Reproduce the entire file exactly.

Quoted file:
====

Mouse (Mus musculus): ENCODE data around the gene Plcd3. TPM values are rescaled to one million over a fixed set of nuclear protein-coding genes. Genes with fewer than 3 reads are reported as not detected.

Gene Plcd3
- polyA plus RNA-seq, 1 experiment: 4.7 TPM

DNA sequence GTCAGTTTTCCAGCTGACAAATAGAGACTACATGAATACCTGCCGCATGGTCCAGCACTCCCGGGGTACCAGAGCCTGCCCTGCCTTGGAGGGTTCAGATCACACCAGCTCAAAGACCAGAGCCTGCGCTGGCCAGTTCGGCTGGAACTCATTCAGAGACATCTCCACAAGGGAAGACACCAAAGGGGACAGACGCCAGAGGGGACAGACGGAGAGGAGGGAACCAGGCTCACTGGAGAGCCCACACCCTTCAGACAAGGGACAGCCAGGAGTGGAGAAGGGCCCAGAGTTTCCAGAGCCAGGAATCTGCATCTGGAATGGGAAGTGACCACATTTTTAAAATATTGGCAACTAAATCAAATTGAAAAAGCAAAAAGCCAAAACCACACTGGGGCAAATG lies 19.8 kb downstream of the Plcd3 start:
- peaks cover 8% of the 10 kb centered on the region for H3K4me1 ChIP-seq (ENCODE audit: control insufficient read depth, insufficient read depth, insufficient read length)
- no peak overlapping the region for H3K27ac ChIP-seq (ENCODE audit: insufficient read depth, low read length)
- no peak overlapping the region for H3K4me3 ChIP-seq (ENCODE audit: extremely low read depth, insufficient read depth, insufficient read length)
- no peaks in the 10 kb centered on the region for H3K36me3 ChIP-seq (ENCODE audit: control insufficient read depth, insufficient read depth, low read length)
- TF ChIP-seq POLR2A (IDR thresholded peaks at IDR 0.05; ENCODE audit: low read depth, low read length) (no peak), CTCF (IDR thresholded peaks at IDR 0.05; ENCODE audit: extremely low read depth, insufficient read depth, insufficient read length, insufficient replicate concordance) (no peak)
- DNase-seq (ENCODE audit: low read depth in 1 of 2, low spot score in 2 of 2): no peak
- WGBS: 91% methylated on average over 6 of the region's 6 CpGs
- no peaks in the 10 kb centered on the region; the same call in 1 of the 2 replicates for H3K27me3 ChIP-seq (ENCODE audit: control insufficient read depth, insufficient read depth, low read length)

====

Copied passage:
Mouse (Mus musculus): ENCODE data around the gene Plcd3. TPM values are rescaled to one million over a fixed set of nuclear protein-coding genes. Genes with fewer than 3 reads are reported as not detected.

Gene Plcd3
- polyA plus RNA-seq, 1 experiment: 4.7 TPM

DNA sequence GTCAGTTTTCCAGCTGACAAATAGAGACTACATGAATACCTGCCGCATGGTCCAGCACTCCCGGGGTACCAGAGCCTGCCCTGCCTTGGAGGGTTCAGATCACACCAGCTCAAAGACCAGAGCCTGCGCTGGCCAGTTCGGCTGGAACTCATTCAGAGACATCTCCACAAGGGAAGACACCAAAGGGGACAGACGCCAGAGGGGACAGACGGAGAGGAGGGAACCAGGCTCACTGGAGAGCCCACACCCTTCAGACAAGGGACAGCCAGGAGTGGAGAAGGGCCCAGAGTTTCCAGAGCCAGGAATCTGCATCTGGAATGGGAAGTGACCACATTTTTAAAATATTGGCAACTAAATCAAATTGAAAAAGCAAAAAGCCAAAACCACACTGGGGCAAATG lies 19.8 kb downstream of the Plcd3 start:
- peaks cover 8% of the 10 kb centered on the region for H3K4me1 ChIP-seq (ENCODE audit: control insufficient read depth, insufficient read depth, insufficient read length)
- no peak overlapping the region for H3K27ac ChIP-seq (ENCODE audit: insufficient read depth, low read length)
- no peak overlapping the region for H3K4me3 ChIP-seq (ENCODE audit: extremely low read depth, insufficient read depth, insufficient read length)
- no peaks in the 10 kb centered on the region for H3K36me3 ChIP-seq (ENCODE audit: control insufficient read depth, insufficient read depth, low read length)
- TF ChIP-seq POLR2A (IDR thresholded peaks at IDR 0.05; ENCODE audit: low read depth, low read length) (no peak), CTCF (IDR thresholded peaks at IDR 0.05; ENCODE audit: extremely low read depth, insufficient read depth, insufficient read length, insufficient replicate concordance) (no peak)
- DNase-seq (ENCODE audit: low read depth in 1 of 2, low spot score in 2 of 2): no peak
- WGBS: 91% methylated on average over 6 of the region's 6 CpGs
- no peaks in the 10 kb centered on the region; the same call in 1 of the 2 replicates for H3K27me3 ChIP-seq (ENCODE audit: control insufficient read depth, insufficient read depth, low read length)